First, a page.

Gay communities (especially some of their leaders, and far too many of them exist in Calgary) have increasingly been stigmatizing their own kind, in much the same way as the greater community had traditionally stigmatized all homosexually oriented people for their "bad" unacceptable behavior or desires. Serious problems will result from this, such as the often reported inability to effectively address the life-threatening "unsafe sex" problems of the most "at risk" one-third of the gay/bisexual male population. This lethal increasingly hypocritical gay/lesbian community morality has also been directed at me; the hope has been that I will not address "sensitive" issues. What kind of person would I be, however, if I adhered to such pressures?

I have refused to be silent (no matter what the pressure tactics have been, and no matter what the price) about major problems existing inside and outside gay/bisexual male communities. Repeatedly, I have told gay and lesbian individuals: "If WE don't give a damn about gay, lesbian, and bisexual children, adolescents, and young adults, can WE expect the greater community to be concerned?" Given that boys who have sex with men are probably the adolescents most at risk for contracting HIV, what has it meant about the morality of gay communities given their silence about this reality? For more information on the subject, see relevant sections in For Journalists, Advocates, and Activists.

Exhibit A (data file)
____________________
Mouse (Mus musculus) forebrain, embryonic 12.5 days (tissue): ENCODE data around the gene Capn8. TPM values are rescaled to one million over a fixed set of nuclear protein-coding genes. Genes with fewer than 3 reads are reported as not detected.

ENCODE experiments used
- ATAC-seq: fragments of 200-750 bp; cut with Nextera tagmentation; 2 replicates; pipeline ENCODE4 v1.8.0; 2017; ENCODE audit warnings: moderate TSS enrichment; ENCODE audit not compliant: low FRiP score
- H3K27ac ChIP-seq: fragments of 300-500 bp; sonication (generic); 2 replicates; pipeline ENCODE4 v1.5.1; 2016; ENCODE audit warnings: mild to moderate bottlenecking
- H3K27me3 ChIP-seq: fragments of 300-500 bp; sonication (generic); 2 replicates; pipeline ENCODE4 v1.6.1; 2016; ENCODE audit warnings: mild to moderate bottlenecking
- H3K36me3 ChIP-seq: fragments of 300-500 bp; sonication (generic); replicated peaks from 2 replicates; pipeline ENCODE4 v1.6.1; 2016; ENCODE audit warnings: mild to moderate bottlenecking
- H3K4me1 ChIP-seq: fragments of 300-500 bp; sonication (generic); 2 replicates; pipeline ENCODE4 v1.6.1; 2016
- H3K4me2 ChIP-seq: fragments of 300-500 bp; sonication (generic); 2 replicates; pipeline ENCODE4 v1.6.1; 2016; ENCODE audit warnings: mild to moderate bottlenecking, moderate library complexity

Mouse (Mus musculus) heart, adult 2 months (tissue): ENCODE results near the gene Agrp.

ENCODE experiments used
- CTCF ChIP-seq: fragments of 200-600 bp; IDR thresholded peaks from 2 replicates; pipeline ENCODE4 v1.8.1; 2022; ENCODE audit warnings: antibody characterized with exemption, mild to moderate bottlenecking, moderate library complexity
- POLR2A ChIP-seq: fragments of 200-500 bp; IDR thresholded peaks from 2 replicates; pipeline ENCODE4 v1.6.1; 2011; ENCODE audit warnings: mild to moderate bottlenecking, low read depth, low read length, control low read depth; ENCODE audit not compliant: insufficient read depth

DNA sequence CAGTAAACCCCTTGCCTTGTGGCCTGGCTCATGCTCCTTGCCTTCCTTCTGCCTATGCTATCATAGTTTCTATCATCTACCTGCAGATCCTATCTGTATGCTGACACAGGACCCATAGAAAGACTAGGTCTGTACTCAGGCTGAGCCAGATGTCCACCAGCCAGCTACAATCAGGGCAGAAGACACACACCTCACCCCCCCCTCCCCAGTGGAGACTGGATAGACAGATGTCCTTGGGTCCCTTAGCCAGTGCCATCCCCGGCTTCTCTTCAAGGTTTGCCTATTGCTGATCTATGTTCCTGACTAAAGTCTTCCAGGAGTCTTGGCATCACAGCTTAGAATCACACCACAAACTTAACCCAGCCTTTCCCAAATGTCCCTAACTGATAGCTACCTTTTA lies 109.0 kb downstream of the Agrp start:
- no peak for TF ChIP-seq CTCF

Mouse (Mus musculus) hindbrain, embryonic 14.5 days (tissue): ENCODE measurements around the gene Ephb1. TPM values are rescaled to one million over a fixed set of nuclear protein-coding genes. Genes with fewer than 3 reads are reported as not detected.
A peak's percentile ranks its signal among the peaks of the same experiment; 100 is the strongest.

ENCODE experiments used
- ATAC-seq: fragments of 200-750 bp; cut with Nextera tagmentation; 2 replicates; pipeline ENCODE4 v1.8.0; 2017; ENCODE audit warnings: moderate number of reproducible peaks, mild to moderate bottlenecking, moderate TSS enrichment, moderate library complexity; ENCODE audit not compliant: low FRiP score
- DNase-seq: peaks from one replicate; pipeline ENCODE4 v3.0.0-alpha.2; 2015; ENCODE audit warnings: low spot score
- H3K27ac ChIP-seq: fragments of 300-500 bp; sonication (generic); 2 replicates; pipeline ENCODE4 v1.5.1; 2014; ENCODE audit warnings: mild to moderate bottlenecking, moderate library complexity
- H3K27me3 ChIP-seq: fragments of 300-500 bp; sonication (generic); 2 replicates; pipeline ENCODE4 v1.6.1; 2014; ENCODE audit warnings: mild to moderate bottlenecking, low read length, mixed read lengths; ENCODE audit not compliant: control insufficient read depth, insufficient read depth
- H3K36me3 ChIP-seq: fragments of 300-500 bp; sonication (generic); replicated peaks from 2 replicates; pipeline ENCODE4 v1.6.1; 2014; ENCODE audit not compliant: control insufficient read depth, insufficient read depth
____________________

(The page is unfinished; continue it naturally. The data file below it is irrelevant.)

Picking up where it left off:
Given the recent gay/lesbian-positive changes in the CBE (Calgary Board of Education), Calgary's gay/bisexual male community will be increasingly experiencing a "fresh meat bonanza" - as the evolving situation will certainly be perceived (and experienced) by many adult gay and bisexual males. I am therefore hoping that the CBE will behave responsibly, especially with respect to supplying appropriate and effective "safer sex" education to boys who will be seeking out men for sex and maybe "love" relationships (Note 7).